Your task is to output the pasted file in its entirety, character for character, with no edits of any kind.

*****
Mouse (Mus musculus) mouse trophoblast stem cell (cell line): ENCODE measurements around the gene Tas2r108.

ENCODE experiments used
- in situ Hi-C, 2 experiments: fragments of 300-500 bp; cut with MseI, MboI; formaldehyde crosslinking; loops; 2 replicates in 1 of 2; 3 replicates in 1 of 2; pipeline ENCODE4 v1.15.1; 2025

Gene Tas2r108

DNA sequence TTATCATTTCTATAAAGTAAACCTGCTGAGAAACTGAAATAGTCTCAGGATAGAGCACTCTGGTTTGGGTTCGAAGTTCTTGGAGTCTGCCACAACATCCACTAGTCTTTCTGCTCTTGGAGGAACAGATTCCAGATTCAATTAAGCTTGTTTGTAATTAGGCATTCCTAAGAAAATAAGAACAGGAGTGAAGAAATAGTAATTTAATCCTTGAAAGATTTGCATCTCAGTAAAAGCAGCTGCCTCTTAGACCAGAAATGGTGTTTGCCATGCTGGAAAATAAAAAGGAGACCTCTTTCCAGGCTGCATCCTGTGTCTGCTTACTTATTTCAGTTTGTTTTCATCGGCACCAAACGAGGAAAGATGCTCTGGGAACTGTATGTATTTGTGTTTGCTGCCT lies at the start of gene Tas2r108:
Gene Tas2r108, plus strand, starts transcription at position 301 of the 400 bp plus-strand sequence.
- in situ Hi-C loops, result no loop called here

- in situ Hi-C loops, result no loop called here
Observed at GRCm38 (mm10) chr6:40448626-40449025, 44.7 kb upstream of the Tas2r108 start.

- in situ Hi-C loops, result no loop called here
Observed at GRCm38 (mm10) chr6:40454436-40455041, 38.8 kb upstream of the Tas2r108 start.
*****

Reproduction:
Mouse (Mus musculus) mouse trophoblast stem cell (cell line): ENCODE measurements around the gene Tas2r108.

ENCODE experiments used
- in situ Hi-C, 2 experiments: fragments of 300-500 bp; cut with MseI, MboI; formaldehyde crosslinking; loops; 2 replicates in 1 of 2; 3 replicates in 1 of 2; pipeline ENCODE4 v1.15.1; 2025

Gene Tas2r108

DNA sequence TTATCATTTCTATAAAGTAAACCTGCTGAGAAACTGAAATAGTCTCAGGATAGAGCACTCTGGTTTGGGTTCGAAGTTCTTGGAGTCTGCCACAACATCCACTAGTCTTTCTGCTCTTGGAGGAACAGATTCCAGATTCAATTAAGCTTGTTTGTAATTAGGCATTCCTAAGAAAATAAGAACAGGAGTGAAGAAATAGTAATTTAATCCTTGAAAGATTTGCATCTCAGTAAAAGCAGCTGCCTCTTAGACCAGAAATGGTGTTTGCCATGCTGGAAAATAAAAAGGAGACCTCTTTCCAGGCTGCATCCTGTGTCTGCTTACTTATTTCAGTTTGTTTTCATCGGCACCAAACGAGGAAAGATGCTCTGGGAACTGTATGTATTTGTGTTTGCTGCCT lies at the start of gene Tas2r108:
Gene Tas2r108, plus strand, starts transcription at position 301 of the 400 bp plus-strand sequence.
- in situ Hi-C loops, result no loop called here

- in situ Hi-C loops, result no loop called here
Observed at GRCm38 (mm10) chr6:40448626-40449025, 44.7 kb upstream of the Tas2r108 start.

- in situ Hi-C loops, result no loop called here
Observed at GRCm38 (mm10) chr6:40454436-40455041, 38.8 kb upstream of the Tas2r108 start.